World Mosquito Day and Sir Ronald Ross

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Friday, 17 August 2018

World Mosquito Day, observed annually on 20 August, is a commemoration of British doctor Sir Ronald Ross's discovery in 1897 that female mosquitoes transmit malaria between humans.

On his discovery, he declared that 20 August should be, from then on, known as World Mosquito Day.

By James D. Gathany (The Public Health Image Library , ID#444) [Public domain], via Wikimedia Commons
Anopheles gambiae © James D. Gathany (The Public Health Image Library, via Wikimedia Commons)

As well as transmitting malaria, mosquitoes transmit Zika, dengue, West Nile virus, chikungunya, yellow fever, filariasis and many other diseases.

RSTMH's second President

Sir Ronald Ross (1857–1932) was President of RSTMH between 1909 and 1911 and one of our best-known members, having won the Nobel Prize in Physiology and Medicine in 1902

In his Presidential address on the history of infectious diseases and sanitation, he said: “to sum up then: the past has given us much regarding the theory of our subject, let us hope that the future will give us more regarding its practice.

“Above all let us pray that our profession will shortly take, more determinedly than heretofore, its appointed place in the world as the army of humanity against disease.”

Publications on malaria

The original definition of malaria came thanks to Charles Louis Alphonse Laveran, who first identified the Plasmodium parasite, and Sir Ronald Ross’ ‘beautiful discovery’ of the Anopheles vector, in correspondence with Sir Patrick Manson, our first President. 

Our journal, Transactions of the Royal Society of Tropical Medicine & Hygiene has had a rich history of publishing research dealing with diseases trasmitted by mosquitoes, including malaria.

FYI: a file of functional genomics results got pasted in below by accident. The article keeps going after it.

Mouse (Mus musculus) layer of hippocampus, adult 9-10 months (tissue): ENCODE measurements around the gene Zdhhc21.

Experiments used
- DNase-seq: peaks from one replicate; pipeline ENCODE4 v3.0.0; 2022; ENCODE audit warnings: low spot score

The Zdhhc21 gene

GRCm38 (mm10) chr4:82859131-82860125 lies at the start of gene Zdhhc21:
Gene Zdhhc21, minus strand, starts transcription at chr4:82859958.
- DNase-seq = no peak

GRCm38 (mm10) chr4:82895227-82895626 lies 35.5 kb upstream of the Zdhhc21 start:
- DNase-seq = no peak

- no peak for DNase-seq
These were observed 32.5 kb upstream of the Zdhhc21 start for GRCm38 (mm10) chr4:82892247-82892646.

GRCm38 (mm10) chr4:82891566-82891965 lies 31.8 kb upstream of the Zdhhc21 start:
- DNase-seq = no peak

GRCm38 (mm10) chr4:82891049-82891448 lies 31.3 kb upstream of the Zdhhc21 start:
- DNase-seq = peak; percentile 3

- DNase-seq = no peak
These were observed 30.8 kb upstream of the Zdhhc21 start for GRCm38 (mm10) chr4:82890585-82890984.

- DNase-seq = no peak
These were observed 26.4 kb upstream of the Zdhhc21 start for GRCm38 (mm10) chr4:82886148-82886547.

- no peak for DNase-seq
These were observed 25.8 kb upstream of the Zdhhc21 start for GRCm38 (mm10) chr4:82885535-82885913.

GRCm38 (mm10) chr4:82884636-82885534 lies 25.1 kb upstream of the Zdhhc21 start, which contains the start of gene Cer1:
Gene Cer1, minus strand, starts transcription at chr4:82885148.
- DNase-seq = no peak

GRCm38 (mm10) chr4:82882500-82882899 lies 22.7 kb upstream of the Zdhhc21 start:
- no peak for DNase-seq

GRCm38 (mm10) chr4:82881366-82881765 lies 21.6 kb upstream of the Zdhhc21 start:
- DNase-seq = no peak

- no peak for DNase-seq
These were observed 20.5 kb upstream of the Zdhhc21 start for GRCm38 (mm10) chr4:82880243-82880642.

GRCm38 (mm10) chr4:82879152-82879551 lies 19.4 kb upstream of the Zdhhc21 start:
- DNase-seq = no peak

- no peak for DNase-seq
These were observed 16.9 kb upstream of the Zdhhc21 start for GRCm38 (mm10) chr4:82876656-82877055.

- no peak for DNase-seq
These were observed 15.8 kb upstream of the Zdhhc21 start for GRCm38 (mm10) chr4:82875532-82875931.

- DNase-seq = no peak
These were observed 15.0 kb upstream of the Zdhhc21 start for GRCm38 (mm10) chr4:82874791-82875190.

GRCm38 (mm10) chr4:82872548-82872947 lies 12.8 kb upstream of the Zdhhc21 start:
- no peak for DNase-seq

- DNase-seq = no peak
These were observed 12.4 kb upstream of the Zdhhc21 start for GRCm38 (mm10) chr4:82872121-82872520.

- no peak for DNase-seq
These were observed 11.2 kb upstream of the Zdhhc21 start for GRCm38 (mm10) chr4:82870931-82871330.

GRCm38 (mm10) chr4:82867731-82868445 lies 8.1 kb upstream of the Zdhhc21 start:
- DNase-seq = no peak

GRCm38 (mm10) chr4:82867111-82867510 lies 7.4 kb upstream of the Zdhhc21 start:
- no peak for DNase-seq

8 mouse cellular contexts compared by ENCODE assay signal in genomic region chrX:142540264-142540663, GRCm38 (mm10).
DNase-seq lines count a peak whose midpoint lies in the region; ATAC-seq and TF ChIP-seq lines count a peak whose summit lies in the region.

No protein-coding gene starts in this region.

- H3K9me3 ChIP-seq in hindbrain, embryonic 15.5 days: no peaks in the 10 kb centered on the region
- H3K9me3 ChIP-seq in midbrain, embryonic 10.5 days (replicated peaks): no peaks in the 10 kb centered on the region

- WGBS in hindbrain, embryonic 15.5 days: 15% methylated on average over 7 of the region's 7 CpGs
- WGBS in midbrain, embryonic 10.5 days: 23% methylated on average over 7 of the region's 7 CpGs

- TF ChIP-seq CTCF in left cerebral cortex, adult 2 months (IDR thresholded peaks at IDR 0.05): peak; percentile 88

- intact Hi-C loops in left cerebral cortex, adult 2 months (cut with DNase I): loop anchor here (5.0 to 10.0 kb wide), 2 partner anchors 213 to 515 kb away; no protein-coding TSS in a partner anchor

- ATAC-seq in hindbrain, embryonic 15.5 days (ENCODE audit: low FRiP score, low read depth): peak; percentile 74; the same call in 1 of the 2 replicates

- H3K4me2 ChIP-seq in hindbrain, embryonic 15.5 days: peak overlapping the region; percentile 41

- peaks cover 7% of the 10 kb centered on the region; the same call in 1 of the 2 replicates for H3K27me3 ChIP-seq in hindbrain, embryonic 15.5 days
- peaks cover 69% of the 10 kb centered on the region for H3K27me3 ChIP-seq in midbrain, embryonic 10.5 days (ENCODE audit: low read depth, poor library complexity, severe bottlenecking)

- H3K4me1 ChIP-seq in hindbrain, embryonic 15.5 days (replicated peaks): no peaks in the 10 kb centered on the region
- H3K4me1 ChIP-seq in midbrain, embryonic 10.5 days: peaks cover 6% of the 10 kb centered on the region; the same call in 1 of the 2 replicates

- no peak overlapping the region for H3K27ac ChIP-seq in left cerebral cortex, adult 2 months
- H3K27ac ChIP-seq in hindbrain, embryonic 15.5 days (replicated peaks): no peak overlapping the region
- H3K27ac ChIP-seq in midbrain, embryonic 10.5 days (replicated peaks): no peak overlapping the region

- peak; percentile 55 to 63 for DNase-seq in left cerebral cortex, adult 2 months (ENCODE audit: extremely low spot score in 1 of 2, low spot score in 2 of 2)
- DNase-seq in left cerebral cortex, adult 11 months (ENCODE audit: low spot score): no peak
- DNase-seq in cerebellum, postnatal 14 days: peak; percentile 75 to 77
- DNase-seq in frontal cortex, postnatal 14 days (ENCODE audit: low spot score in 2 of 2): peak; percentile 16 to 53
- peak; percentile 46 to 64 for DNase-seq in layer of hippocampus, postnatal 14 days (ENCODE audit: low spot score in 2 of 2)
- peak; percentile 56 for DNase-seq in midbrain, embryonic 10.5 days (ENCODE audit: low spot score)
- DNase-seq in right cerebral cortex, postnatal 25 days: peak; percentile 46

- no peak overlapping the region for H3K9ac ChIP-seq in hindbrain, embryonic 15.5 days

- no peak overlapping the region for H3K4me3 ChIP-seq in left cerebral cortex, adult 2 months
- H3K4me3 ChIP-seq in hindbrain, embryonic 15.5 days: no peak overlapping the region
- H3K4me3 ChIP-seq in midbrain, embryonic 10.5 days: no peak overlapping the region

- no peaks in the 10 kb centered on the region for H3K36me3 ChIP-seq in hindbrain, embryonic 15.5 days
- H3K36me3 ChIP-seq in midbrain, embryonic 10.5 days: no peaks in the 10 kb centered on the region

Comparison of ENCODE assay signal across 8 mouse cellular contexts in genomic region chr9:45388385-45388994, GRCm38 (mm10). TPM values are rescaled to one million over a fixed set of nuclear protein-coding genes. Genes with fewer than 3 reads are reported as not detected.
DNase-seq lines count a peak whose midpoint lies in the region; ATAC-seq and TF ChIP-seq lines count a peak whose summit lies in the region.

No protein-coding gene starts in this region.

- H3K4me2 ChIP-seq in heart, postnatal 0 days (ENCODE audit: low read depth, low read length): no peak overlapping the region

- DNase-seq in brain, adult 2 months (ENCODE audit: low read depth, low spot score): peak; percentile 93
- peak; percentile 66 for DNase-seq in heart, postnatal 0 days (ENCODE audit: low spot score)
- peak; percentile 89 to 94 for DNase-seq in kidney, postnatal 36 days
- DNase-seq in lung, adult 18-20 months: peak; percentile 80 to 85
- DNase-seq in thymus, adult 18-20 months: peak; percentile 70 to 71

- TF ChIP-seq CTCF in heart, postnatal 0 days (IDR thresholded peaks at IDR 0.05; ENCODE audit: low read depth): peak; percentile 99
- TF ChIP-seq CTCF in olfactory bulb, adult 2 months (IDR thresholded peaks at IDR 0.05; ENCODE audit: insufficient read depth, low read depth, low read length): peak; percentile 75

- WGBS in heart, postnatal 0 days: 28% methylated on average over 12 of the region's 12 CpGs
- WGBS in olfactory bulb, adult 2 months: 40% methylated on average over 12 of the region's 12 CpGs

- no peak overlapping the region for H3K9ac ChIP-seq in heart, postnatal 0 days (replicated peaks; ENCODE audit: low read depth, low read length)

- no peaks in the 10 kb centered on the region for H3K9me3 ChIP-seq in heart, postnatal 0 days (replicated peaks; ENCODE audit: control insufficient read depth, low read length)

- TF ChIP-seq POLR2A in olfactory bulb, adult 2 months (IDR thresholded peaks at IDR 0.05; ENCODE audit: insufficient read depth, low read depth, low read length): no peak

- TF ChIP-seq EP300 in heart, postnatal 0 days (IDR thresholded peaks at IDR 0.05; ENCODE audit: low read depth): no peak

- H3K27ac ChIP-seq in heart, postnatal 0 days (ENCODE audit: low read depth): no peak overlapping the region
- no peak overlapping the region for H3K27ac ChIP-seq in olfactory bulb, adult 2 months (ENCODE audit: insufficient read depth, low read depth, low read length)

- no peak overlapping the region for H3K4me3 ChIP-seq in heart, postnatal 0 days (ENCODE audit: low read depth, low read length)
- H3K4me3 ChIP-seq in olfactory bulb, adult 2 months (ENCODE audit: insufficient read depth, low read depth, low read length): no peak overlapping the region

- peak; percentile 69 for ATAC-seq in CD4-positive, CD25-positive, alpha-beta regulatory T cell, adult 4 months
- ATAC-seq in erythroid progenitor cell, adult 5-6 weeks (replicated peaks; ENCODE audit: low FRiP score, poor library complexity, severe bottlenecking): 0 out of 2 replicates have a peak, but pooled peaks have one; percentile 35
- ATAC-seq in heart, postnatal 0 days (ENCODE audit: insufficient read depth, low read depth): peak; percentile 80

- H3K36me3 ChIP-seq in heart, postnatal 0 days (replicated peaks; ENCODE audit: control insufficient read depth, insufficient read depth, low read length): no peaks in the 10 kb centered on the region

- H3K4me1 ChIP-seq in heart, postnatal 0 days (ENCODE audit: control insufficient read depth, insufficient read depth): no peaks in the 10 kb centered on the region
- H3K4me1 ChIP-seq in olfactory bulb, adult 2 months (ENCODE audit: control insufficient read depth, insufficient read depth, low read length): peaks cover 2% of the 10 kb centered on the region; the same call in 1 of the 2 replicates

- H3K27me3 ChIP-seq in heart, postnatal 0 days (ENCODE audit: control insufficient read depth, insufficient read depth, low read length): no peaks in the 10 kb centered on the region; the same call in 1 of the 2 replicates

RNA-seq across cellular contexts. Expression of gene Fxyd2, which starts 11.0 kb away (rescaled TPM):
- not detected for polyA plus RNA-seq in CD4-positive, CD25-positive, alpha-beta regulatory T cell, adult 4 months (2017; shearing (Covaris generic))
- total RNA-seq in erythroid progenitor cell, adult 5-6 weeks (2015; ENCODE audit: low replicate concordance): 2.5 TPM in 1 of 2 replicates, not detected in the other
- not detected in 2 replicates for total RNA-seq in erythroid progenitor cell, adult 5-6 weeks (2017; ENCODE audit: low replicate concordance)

This all started with Cropper’s article on ‘pernicious malaria’ in the very first volume of Transactions in 1907-1908, when the Society was led by President Manson and Sir Ross was Vice-President.

Recent progress

Recent weeks have seen progress in tackling malaria.  

A WWARN and Menzies School of Health Research analysis of 5,000 patients with P. vivax showed that revised primaquine and chloroquine dosing can lead to better results in malaria patients.

Meanwhile, tafenoquine has been approved by the US drug regulatory authorities. It is the first new antirelapse drug to be brought to market for over 60 years.

And just this week, research published in The Lancet has shown that a bed net designed to kill insecticide-resistant mosquitoes resulted in a 12% reduction in clinical malaria cases, compared with conventional bed nets. Thus, it could prevent millions of cases of malaria across sub-Saharan Africa. 

Remaining challenges

Despite this progress, WHO’s 2017 World Malaria Report made for sober reading:

  • In 2016, an estimated 216 million cases of malaria occurred worldwide, with 90% of these cases occurring in the WHO Africa Region.
  • In 2016, there were an estimated 445,000 malaria deaths worldwide, with 91% of these deaths occurring in Africa.
  • In 2016 approximately 80% of all deaths in 2016 occurred in 15 countries, all of which are in the WHO African Region, except for India.
  • Nigeria, Democratic Republic of the Congo, Burkina Faso and India accounted for 58% of all malaria deaths globally.

Celebrating Ross's work

To mark World Mosquito Day, we are sharing some of Sir Ronald Ross’s papers published in our journal on yellow fever and malaria among other things.

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